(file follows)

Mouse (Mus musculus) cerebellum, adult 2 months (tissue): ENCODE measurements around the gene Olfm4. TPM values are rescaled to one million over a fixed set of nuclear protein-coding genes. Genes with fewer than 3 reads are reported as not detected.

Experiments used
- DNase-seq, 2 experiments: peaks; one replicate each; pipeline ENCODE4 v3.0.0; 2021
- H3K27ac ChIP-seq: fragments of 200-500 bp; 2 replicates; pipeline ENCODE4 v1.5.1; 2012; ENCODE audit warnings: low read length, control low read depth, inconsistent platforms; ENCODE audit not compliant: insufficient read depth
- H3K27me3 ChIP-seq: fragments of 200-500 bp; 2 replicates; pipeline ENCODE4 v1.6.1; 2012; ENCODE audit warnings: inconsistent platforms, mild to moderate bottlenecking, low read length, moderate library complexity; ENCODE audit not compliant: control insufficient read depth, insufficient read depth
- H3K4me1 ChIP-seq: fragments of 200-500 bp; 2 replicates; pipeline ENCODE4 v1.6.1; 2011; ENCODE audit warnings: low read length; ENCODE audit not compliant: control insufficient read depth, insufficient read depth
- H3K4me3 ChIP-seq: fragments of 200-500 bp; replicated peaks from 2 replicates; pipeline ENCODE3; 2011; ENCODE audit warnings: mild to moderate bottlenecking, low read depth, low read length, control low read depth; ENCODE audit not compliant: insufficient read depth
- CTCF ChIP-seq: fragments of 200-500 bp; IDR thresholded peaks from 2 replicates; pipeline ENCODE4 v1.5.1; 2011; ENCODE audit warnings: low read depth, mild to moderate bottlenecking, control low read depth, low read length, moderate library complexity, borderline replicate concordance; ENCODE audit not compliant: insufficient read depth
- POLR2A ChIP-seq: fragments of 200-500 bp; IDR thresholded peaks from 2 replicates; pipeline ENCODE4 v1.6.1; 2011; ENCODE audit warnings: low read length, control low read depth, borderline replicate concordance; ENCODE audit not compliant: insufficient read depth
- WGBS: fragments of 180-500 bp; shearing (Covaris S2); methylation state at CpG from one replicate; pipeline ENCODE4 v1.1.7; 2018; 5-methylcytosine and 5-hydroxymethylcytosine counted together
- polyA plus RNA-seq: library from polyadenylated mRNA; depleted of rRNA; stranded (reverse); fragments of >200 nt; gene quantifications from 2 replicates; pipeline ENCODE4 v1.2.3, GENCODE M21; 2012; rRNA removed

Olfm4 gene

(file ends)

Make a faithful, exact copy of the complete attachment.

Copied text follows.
Mouse (Mus musculus) cerebellum, adult 2 months (tissue): ENCODE measurements around the gene Olfm4. TPM values are rescaled to one million over a fixed set of nuclear protein-coding genes. Genes with fewer than 3 reads are reported as not detected.

Experiments used
- DNase-seq, 2 experiments: peaks; one replicate each; pipeline ENCODE4 v3.0.0; 2021
- H3K27ac ChIP-seq: fragments of 200-500 bp; 2 replicates; pipeline ENCODE4 v1.5.1; 2012; ENCODE audit warnings: low read length, control low read depth, inconsistent platforms; ENCODE audit not compliant: insufficient read depth
- H3K27me3 ChIP-seq: fragments of 200-500 bp; 2 replicates; pipeline ENCODE4 v1.6.1; 2012; ENCODE audit warnings: inconsistent platforms, mild to moderate bottlenecking, low read length, moderate library complexity; ENCODE audit not compliant: control insufficient read depth, insufficient read depth
- H3K4me1 ChIP-seq: fragments of 200-500 bp; 2 replicates; pipeline ENCODE4 v1.6.1; 2011; ENCODE audit warnings: low read length; ENCODE audit not compliant: control insufficient read depth, insufficient read depth
- H3K4me3 ChIP-seq: fragments of 200-500 bp; replicated peaks from 2 replicates; pipeline ENCODE3; 2011; ENCODE audit warnings: mild to moderate bottlenecking, low read depth, low read length, control low read depth; ENCODE audit not compliant: insufficient read depth
- CTCF ChIP-seq: fragments of 200-500 bp; IDR thresholded peaks from 2 replicates; pipeline ENCODE4 v1.5.1; 2011; ENCODE audit warnings: low read depth, mild to moderate bottlenecking, control low read depth, low read length, moderate library complexity, borderline replicate concordance; ENCODE audit not compliant: insufficient read depth
- POLR2A ChIP-seq: fragments of 200-500 bp; IDR thresholded peaks from 2 replicates; pipeline ENCODE4 v1.6.1; 2011; ENCODE audit warnings: low read length, control low read depth, borderline replicate concordance; ENCODE audit not compliant: insufficient read depth
- WGBS: fragments of 180-500 bp; shearing (Covaris S2); methylation state at CpG from one replicate; pipeline ENCODE4 v1.1.7; 2018; 5-methylcytosine and 5-hydroxymethylcytosine counted together
- polyA plus RNA-seq: library from polyadenylated mRNA; depleted of rRNA; stranded (reverse); fragments of >200 nt; gene quantifications from 2 replicates; pipeline ENCODE4 v1.2.3, GENCODE M21; 2012; rRNA removed

Olfm4 gene